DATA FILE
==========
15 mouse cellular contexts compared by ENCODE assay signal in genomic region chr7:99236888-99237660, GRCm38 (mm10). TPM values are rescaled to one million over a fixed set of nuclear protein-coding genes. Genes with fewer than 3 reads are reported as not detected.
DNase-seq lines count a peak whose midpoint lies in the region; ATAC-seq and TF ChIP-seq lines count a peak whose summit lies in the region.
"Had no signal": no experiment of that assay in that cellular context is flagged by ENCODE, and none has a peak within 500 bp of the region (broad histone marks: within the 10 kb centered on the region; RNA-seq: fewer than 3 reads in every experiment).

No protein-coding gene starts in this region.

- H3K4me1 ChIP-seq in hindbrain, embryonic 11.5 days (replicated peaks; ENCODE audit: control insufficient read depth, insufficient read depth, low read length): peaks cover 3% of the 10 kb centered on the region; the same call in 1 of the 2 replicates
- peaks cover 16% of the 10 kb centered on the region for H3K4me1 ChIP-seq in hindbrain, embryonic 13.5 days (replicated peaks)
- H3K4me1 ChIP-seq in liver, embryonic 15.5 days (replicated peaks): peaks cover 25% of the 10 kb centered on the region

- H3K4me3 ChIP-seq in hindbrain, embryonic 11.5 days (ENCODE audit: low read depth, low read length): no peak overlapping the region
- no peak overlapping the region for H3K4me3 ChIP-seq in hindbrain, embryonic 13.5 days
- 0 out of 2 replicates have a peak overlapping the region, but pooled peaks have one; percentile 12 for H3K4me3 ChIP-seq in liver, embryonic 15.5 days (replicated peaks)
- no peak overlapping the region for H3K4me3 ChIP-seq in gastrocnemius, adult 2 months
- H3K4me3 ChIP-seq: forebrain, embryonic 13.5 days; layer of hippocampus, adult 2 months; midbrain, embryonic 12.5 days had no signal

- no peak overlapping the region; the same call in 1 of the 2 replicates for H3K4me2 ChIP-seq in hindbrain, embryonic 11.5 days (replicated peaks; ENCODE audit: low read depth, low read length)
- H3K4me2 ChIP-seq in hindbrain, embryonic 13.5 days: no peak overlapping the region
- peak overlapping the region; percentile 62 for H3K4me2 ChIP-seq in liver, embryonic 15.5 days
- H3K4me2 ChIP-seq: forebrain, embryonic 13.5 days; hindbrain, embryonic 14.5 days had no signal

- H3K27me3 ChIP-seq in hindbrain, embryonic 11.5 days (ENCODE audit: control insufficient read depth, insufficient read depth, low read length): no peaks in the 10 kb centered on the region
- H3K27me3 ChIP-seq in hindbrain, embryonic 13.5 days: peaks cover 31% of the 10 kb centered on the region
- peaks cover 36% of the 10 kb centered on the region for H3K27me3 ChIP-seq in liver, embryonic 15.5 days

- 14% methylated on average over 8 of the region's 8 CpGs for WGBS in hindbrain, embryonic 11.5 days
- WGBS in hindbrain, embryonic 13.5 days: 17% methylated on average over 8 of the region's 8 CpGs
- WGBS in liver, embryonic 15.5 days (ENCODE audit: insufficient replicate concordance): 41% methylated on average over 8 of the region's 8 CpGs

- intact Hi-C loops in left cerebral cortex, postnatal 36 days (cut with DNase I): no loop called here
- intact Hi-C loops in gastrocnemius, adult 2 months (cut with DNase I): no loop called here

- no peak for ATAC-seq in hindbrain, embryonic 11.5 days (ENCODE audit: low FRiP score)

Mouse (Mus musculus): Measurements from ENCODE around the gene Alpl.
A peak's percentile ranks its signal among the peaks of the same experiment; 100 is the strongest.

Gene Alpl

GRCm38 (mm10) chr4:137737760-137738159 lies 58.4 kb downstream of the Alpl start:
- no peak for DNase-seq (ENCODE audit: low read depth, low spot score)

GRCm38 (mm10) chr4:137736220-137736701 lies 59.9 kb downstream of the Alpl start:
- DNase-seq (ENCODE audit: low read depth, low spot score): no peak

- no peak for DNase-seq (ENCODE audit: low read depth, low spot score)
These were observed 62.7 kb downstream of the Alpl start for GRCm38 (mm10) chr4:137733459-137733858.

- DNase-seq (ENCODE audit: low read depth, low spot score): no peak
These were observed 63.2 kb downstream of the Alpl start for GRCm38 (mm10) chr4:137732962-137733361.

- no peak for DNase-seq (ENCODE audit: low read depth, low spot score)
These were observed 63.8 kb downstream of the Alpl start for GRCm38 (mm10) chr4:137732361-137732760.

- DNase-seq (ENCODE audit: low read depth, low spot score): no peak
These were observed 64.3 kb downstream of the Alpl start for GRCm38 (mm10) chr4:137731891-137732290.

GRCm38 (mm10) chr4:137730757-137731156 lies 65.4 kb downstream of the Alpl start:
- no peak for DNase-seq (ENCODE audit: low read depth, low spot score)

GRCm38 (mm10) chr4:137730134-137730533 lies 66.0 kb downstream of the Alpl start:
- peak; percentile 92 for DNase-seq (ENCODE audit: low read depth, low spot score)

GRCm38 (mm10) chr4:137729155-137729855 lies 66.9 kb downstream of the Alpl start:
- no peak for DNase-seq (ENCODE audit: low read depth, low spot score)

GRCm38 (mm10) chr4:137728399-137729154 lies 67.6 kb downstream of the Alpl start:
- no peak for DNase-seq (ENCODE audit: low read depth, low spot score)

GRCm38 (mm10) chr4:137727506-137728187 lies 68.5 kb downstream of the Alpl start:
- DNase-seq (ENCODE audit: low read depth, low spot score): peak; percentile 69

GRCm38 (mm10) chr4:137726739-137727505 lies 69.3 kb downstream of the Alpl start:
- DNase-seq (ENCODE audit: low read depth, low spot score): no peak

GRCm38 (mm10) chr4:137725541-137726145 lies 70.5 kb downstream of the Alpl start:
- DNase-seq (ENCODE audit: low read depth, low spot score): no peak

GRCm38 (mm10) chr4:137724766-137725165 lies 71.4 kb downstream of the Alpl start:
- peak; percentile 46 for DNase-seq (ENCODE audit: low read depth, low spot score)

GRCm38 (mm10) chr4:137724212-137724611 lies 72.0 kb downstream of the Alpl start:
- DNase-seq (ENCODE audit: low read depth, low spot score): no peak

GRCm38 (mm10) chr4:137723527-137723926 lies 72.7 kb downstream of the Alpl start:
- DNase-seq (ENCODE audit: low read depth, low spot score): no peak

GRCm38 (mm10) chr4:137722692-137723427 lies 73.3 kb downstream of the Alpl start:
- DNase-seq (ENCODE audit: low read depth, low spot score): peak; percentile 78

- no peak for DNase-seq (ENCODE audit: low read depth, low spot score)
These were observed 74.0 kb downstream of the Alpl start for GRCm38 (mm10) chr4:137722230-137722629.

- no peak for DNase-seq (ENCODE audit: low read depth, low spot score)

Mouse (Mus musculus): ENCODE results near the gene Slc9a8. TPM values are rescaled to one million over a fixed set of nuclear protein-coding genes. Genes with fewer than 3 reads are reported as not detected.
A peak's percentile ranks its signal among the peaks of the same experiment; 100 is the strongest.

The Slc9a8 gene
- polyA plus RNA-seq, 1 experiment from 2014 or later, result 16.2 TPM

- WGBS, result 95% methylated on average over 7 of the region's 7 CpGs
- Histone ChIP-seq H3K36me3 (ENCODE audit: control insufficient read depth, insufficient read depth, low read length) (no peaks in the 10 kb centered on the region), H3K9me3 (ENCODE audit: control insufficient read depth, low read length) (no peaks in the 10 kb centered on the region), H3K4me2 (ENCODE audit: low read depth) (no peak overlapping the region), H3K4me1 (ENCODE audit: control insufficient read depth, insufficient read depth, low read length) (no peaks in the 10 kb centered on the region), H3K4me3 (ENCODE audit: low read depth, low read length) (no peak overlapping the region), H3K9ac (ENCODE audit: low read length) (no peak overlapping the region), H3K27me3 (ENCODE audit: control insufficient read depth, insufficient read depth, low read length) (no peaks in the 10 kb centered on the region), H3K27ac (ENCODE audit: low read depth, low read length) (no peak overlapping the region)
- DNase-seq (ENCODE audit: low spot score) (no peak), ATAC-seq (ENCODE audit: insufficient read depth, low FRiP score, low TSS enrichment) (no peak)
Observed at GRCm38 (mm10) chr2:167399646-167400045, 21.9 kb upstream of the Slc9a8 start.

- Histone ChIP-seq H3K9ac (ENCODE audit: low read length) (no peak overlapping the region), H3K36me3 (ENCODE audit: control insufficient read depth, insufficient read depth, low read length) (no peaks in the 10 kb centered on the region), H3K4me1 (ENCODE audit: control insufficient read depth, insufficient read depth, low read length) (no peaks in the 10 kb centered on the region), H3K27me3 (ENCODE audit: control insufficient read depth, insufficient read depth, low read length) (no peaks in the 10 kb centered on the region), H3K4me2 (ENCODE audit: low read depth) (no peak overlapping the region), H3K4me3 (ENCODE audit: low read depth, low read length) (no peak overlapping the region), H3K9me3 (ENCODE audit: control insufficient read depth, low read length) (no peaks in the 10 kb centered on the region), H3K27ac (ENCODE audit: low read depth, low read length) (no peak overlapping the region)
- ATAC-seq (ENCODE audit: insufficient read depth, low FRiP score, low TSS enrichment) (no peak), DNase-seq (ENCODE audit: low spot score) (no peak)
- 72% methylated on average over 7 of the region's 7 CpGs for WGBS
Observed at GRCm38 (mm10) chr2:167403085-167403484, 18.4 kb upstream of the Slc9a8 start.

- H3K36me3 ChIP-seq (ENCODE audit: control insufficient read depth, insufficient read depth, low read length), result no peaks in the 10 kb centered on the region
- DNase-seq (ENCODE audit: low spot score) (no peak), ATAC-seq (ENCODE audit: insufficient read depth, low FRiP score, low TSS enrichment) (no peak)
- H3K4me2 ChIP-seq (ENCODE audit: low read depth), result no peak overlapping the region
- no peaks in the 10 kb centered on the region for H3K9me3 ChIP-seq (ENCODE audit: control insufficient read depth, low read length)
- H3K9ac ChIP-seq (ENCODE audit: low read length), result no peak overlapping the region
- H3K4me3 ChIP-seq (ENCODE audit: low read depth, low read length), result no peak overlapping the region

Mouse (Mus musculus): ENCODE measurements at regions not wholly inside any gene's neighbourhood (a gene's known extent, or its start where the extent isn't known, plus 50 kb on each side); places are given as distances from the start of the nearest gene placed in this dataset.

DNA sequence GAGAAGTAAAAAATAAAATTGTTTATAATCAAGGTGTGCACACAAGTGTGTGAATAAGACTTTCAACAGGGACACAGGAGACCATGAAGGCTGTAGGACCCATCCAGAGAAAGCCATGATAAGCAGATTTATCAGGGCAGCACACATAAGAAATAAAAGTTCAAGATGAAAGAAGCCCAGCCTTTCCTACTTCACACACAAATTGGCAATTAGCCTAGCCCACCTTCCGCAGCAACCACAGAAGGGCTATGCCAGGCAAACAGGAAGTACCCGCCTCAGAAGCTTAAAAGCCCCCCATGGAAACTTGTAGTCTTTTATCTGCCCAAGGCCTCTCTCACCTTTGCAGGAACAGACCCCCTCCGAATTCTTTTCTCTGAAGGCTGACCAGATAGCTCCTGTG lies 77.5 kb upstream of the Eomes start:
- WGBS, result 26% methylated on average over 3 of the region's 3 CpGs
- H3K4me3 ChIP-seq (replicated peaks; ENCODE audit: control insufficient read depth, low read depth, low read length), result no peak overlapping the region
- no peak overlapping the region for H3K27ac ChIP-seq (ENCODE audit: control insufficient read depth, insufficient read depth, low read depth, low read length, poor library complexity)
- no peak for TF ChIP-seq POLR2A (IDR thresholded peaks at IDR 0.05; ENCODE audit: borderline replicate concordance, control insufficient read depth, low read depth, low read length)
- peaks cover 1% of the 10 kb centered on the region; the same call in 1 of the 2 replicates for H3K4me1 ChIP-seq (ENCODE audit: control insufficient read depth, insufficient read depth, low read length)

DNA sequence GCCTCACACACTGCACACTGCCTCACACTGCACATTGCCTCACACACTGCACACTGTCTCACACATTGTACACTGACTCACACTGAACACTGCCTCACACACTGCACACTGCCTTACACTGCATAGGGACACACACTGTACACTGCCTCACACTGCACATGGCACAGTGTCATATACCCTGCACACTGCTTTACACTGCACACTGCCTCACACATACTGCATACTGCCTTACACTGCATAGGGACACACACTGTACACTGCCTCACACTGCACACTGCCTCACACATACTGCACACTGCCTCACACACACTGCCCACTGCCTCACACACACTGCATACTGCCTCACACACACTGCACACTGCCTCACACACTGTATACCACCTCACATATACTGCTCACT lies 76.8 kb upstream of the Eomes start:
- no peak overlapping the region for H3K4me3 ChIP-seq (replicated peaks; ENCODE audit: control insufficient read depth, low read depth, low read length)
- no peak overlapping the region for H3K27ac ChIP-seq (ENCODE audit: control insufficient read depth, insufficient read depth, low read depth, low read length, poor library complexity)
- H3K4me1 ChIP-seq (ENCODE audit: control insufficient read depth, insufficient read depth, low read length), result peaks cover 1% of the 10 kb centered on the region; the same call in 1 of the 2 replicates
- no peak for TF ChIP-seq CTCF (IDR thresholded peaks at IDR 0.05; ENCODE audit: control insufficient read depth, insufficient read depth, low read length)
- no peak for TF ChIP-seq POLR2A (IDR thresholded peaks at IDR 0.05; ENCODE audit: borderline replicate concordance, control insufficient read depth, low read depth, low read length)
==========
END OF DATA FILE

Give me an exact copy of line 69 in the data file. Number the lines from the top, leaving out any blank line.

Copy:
- polyA plus RNA-seq, 1 experiment from 2014 or later, result 16.2 TPM